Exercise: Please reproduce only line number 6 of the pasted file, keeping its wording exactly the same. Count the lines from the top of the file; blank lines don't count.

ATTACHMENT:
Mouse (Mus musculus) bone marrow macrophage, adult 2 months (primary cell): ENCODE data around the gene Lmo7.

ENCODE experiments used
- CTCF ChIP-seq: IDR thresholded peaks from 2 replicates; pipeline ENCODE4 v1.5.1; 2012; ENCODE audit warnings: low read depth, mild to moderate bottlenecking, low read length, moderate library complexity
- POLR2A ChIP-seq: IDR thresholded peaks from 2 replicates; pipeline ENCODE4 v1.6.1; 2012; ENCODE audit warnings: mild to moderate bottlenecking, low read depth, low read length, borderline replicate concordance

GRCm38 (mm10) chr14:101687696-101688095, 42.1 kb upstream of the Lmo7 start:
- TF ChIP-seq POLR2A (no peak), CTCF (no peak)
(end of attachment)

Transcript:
- TF ChIP-seq POLR2A (no peak), CTCF (no peak)